The Spanish settlers first came and encountered the Diné in the late 1500s, and conflicts with them continued well into the 1800s, resulting in the Spaniards being driven off the land, warring, and in particular to the Diné, the 1805 Massacre at Canyon de Chelly, where more than 100 Diné men, women, and children were murdered after they were found hiding in a cave.

In the 1860s, the conflict with the US government came to a head after the military was ordered to remove the Diné from their land, due to the mining prospects. In 1863, after fighting and rebelling, the tribe surrenders and is forced to march 350 miles east to Fort Sumner in New Mexico. Hundreds of Diné men, women, and children died along the walk. It was only a few years later, in 1868, that the Diné were allowed to return to their homeland, and the Navajo Reservation was created.

During the 1900s, the Diné still encountered conflict with the government, namely with the Indian Reorganization Act (1935), because though it aimed to reduce soil erosion/environmental issues, it ultimately reduced the vital livestock economy that was so important to the Diné.

In the 1940s, during World War II, Navajo Code Talkers were able to successfully communicate without enemy deciphering, helping the United States and Allies.

The later half of the 1900s saw a successful Navajo Tribal Council and government established, the Navajo Nation created on the reservation, the expanse of the reservation, historical museums, national monuments, and the Monument Valley National Tribal Park set up, the Navajo Community College (the first Native-operated college), and a successful economy and Navajo Tourism Department created.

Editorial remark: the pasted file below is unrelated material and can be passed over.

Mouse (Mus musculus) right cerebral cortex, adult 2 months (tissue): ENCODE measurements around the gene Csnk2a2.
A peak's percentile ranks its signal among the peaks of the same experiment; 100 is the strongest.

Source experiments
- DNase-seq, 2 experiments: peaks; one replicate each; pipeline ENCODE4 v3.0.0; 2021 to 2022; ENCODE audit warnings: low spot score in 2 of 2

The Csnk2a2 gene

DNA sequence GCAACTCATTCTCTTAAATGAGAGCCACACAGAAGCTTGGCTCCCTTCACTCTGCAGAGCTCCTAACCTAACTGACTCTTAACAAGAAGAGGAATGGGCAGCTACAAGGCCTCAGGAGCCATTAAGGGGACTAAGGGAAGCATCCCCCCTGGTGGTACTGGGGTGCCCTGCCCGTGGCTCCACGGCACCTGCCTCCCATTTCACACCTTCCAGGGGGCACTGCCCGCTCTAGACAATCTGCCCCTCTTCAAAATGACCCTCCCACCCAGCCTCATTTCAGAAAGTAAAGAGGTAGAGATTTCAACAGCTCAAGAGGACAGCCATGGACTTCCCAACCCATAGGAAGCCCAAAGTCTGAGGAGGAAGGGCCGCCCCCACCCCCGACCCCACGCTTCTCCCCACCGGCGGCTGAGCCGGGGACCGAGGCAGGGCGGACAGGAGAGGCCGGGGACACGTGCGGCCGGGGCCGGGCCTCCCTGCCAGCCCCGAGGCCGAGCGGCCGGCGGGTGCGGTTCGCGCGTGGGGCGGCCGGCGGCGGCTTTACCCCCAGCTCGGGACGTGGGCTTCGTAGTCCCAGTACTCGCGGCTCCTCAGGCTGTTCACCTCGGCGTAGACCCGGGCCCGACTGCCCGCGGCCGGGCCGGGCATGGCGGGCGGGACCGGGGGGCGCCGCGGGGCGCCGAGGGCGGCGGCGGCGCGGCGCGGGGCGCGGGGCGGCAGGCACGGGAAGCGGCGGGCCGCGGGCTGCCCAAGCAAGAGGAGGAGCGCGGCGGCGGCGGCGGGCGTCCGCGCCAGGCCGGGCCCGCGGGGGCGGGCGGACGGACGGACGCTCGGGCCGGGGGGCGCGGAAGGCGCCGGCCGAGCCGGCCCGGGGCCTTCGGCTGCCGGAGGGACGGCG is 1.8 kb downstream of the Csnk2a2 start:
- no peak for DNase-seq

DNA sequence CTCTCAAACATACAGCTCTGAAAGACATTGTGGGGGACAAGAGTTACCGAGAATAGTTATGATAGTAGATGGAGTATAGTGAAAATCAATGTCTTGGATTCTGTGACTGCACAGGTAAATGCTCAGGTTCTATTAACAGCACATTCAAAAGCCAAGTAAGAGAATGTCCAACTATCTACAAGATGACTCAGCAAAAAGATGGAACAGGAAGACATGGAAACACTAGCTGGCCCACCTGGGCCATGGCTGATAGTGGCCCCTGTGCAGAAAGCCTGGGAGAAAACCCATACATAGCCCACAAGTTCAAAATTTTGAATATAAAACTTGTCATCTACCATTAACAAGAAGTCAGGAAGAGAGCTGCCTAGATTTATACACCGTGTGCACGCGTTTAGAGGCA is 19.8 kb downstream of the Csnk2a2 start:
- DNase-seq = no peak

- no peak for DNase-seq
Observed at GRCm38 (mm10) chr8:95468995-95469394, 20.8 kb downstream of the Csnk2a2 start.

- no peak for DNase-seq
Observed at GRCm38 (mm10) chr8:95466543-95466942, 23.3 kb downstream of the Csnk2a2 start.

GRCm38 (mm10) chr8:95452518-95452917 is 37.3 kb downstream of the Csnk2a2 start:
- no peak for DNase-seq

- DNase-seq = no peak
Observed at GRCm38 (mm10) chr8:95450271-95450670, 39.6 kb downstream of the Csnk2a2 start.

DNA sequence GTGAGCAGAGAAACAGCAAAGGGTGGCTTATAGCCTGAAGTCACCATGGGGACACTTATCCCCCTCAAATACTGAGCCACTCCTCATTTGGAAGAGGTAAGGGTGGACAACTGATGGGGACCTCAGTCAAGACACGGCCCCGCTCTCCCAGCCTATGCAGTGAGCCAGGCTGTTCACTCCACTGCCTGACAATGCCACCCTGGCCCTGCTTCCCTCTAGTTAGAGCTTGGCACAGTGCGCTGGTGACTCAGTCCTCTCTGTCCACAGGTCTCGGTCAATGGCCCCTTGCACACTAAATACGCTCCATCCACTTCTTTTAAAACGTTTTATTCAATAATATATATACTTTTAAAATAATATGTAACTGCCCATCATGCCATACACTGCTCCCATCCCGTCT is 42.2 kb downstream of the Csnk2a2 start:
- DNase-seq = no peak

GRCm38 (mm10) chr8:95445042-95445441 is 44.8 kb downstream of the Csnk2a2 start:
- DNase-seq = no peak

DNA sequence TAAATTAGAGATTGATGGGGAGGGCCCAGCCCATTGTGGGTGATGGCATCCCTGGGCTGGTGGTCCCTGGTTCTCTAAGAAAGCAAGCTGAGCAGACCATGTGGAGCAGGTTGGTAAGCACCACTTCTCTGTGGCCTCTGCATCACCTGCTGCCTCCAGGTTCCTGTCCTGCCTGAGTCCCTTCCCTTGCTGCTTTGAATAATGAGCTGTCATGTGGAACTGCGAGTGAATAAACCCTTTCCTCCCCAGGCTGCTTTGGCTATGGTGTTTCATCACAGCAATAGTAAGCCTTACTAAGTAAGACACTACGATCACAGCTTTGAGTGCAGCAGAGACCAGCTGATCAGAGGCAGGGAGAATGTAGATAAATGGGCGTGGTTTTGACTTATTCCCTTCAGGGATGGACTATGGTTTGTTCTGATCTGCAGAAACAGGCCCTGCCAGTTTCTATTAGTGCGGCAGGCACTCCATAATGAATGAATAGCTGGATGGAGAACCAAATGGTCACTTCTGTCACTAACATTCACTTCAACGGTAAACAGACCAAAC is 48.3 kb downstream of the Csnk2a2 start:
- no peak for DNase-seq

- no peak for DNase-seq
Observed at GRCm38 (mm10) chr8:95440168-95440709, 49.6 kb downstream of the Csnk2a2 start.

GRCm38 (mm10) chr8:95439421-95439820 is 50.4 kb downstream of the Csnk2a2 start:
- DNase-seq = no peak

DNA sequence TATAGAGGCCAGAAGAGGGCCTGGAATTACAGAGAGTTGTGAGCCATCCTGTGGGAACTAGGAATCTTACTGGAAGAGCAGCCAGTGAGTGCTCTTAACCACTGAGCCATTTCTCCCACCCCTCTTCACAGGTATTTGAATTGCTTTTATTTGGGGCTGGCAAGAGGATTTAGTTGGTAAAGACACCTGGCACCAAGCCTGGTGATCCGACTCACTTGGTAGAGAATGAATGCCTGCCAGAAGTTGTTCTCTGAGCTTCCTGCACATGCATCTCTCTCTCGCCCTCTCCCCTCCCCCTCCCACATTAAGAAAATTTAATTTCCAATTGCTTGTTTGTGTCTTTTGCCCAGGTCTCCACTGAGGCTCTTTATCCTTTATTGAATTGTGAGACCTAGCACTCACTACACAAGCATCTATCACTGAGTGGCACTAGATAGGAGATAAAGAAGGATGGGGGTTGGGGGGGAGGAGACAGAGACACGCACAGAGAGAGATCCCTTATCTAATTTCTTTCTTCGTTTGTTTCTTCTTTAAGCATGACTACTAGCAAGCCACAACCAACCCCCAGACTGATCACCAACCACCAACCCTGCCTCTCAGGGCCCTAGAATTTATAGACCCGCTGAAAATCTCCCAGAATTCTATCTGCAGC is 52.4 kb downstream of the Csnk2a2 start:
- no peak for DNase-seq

Culture

The ancient Diné belief is that their people passed through three worlds before entering the fourth, glittering world. They believe that a Holy People taught them, the Earth People, how to live in harmony with the universe and the earth.

The number four is sacred to the people, and it represents the four sacred mountains and directions; Mt. Blanca in the east (represented with White shell), Mt. Taylor in the south (represented with Turquoise), San Francisco Peak in the west (represented with Yellow Abalone), and Mt. Hesperus in the north (represented with black, often obsidian).

The traditional Navajo hogans, their sacred place of dwelling, are built in the manner of their world. The roof is the likeness of the sky, the walls in the likeness of the trees and mountains, and the floor like the earth. The four sacred colors are often depicted in the hogan.

Today, the Diné hold the Pow-Wows, markets, fairs, including the Navajo Nation Fair, the largest of its kind in the United States. At these events, traditional Navajo songs and dances are performed, with traditional art and crafts showcased.

Sources:

Canyon de Chelly. “The Navajo Long Walk.” http://www.canyondechelly.net/long_walk.html.

Navajo People Culture & History. “Ancient Navajo and Native Americans Migrations. http://navajopeople.org/blog/ancient-navajo-and-native-americas-migrations/.

Navajo Nation.” https://en.wikipedia.org/wiki/Navajo_Nation#Navajo_Tribal_Parks.

Navajo People. “Navajo History.” http://navajopeople.org.

Navajo Nation Government - Official Site of the Navajo Nation. “History.” http://www.navajo-nsn.gov/history.htm.

Discover Navajo. “Navajo Culture.” http://www.discovernavajo.com/navajo-culture.aspx.

Navajo.” https://en.wikipedia.org/wiki/Navajo#Reservation_era.